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Contested Probate & Challenging a Will - Australian Solicitors & Lawyers
Matters relating to disputed wills are often referred to as contested probate as the first real opportunity to take legal action arises at the time an application is made for the Grant of Probate. An aggrieved party's solicitor who wishes to take legal action should, shortly after death, file a document that requests the issue of a probate caveat. The effect of a caveat is to warn the person who made the submission, known as the caveator, that an application for a grant has been made thereby giving the caveator time to take legal action by the issue of proceedings prior to any grant being issued.
Disputing a Will
Once a contested probate action is started there can be no disposal of assets until such time as matters relating to the will have been resolved which may involve issues of execution, validity and provision for dependants. A caveat gives minimal warning and legal proceedings by a solicitor must be issued in short order once notification of an application for a grant has been received. In addition a caveat has a limited life and must be periodically renewed if it is to have effect over the long term. Once proceedings have been issued the matter proceeds to trial before a Judge if resolution on an agreed basis with the consent of the parties and their solicitors cannot be reached.
The starting point in any contested probate action is to consider whether or not the will was executed in accordance with legal requirements. The testator must be adult, of full mental capacity, must understand the consequences of their action and must not have been subject to any undue influence. If the testator was elderly at the time of execution of the will these matters should be considered in detail as dementia often invalidates a will. In addition the will must have been signed by the testator usually in the presence of two witnesses who must be present at the same time who must also sign the document. It is worth interviewing witnesses as a testator frequently takes a will to two neighbours at a different time to obtain their signatures which invalidates the document as a will.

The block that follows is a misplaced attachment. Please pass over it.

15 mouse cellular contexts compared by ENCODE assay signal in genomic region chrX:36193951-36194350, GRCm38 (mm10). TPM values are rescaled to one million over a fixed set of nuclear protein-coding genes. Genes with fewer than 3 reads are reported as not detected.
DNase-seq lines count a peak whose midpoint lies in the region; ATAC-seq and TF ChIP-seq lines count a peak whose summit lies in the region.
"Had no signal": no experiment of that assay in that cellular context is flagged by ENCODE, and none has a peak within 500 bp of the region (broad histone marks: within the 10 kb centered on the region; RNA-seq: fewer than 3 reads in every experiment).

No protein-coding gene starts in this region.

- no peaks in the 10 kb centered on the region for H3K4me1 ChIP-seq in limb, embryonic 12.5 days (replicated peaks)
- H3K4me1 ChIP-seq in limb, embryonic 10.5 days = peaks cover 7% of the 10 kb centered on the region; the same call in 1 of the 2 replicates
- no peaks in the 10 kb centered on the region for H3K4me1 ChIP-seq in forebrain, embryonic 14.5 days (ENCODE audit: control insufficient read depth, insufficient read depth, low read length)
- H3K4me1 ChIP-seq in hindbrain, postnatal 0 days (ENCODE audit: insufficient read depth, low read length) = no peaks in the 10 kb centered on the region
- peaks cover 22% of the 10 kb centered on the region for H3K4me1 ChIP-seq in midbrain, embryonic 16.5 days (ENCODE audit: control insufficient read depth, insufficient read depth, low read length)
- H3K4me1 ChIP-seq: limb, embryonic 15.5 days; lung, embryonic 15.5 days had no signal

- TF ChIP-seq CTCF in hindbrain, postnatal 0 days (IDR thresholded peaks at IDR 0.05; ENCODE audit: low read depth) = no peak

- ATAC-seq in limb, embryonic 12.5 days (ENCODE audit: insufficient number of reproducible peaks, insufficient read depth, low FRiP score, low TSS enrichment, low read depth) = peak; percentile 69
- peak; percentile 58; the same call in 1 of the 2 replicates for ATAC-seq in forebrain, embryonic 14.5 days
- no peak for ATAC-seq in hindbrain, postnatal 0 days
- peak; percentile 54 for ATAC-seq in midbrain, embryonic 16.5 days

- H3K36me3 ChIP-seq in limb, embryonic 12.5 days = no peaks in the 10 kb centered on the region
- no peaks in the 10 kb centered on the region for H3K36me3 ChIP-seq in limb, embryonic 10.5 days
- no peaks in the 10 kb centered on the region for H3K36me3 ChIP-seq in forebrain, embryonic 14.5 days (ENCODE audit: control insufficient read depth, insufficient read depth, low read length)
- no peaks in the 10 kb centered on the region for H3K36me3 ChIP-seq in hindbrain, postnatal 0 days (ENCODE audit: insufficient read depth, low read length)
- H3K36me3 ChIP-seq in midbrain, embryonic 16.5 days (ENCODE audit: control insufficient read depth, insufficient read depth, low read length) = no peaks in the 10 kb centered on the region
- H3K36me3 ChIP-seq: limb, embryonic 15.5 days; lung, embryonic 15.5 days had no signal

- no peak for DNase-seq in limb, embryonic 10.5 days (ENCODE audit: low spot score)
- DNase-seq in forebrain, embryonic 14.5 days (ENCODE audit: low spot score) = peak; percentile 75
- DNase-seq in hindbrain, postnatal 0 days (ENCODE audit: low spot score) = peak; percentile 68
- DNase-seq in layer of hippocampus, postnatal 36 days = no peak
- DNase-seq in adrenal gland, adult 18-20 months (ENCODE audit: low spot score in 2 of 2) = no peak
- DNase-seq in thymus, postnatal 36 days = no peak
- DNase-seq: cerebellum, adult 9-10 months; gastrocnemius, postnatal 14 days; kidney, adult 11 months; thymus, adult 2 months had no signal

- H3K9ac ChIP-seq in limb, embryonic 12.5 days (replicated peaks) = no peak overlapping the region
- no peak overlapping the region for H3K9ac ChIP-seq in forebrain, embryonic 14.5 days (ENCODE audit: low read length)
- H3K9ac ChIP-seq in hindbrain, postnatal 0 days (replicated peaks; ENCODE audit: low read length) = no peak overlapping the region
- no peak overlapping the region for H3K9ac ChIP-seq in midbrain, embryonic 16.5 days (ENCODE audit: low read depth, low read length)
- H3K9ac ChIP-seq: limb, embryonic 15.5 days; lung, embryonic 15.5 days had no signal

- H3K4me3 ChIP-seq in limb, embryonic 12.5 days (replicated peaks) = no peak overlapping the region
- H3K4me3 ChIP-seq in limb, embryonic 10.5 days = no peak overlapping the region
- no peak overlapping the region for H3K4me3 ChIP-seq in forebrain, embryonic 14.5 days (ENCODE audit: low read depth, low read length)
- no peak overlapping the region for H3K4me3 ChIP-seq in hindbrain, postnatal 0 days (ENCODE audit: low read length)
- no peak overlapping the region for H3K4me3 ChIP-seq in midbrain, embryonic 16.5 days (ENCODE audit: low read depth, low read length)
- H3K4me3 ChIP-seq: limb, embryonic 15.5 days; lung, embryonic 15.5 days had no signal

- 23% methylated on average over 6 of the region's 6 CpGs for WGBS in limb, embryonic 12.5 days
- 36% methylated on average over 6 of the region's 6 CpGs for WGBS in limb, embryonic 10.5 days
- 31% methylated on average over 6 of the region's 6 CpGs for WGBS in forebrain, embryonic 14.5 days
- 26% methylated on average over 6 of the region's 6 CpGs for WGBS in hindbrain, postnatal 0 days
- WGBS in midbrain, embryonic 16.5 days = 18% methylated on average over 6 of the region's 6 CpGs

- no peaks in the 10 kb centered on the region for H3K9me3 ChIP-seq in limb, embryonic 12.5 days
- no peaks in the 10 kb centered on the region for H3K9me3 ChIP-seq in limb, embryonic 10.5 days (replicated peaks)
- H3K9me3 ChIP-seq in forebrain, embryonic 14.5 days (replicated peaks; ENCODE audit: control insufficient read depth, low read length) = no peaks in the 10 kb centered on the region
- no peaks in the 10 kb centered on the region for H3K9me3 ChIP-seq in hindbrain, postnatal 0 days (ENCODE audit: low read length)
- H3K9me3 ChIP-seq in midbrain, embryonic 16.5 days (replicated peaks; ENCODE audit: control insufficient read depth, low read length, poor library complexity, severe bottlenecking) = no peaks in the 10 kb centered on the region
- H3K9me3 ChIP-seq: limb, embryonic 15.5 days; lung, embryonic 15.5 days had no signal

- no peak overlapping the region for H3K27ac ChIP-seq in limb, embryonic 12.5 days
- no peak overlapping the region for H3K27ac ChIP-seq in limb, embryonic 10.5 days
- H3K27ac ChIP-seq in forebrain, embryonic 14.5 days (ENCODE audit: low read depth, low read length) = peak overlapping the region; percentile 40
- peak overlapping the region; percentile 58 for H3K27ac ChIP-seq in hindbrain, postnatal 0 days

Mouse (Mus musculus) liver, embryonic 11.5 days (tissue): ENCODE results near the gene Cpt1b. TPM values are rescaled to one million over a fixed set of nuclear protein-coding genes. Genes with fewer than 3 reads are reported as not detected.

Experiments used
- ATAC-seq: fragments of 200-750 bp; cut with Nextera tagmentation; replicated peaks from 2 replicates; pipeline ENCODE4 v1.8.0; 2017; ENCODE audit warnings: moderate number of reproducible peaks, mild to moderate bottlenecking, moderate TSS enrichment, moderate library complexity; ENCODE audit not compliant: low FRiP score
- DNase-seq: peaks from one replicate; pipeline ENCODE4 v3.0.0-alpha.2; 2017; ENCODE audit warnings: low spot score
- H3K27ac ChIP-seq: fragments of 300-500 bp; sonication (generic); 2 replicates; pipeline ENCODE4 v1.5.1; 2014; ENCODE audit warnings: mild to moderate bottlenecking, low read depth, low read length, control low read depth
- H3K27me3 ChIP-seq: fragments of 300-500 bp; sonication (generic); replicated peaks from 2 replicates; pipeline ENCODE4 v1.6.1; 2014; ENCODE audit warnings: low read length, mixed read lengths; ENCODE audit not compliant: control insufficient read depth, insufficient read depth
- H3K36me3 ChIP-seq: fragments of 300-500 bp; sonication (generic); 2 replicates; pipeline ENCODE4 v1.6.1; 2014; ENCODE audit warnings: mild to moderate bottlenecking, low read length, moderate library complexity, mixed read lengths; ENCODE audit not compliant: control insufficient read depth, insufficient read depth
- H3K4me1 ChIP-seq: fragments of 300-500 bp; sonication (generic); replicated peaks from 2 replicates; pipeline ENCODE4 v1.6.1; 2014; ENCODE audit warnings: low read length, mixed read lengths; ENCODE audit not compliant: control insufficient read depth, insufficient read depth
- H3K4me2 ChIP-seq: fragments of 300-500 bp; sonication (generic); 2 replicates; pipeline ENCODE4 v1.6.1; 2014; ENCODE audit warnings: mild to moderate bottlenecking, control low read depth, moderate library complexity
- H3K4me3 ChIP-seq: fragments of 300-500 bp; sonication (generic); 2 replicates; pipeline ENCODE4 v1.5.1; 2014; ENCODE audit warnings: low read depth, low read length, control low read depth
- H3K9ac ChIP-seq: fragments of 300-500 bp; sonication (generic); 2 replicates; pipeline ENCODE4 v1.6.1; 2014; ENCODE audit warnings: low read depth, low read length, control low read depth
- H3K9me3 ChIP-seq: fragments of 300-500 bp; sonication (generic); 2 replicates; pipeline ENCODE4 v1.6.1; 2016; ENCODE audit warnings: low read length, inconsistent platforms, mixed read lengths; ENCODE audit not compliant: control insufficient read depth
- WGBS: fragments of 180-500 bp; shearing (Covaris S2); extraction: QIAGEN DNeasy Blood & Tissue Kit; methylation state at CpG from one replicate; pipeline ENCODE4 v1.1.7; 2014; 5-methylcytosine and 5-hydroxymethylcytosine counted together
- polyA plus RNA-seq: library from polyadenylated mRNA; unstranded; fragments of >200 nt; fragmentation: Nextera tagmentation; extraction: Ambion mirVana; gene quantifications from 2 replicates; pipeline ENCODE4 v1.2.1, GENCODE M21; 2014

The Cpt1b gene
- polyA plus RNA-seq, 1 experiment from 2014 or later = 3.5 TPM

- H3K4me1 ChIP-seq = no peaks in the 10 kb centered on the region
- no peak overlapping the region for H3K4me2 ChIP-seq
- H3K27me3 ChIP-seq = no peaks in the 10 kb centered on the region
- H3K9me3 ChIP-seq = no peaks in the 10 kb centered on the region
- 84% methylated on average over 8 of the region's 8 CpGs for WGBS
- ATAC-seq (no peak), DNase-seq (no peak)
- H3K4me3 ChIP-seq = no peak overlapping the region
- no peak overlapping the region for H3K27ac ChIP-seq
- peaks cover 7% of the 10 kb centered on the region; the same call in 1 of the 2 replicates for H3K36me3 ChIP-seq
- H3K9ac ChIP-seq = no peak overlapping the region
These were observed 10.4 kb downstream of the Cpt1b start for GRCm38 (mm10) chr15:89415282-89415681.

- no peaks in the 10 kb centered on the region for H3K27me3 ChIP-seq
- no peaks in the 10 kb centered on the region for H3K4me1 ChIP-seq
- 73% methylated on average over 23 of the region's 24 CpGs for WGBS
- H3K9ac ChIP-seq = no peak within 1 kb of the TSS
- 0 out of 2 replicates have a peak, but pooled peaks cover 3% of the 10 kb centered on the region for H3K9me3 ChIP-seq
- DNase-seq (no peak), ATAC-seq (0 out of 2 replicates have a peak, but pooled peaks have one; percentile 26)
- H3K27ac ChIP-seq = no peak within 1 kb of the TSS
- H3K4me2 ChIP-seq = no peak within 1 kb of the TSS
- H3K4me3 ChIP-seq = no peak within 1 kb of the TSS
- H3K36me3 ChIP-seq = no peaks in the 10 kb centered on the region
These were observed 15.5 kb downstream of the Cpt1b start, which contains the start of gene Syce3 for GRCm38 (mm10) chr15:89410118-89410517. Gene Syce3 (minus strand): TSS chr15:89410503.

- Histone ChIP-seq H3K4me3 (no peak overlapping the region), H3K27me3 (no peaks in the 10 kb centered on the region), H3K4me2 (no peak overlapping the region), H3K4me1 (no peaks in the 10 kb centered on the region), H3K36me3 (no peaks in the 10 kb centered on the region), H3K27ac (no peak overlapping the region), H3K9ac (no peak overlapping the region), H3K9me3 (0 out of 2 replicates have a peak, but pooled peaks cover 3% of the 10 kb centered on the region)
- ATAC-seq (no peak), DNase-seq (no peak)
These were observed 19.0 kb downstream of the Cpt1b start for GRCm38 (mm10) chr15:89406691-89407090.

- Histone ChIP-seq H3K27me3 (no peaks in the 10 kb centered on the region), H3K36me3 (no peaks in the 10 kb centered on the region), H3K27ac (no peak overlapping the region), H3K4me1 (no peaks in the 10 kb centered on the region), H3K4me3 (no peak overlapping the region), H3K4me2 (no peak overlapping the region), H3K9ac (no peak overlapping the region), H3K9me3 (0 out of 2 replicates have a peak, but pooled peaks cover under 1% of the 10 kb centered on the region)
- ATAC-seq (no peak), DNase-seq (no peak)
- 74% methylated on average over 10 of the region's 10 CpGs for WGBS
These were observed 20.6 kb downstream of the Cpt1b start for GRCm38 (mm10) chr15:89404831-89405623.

Probably the most frequent cause of legal action for contested probate relates to a will making inadequate provision for dependants who have a right to contest the will to establish their share of the assets. A typical scenario involves a divorced husband who leaves all of his assets to his new wife whilst not making any provision for responsibilities accumulated from a previous relationship.
Lost or Revoked
Another area of contested probate relates to issues surrounding a beneficiaries attempt to obtain a Grant of Probate based on a copy will when the original cannot be located in which case beneficiaries of an earlier will often object making the allegation that the later will was not lost but was revoked by the testators deliberate destruction.
Solicitors Legal Advice
If you need to consider legal action in these matters you should contact our solicitors today. Our lawters can provide you with free legal advice about your case and all matters related to wills and probate. The consultation is completely free and confidential, and speaking with one of our solicitors does not obligate you to use our services.HELPLINE: ☎ 1800 455 886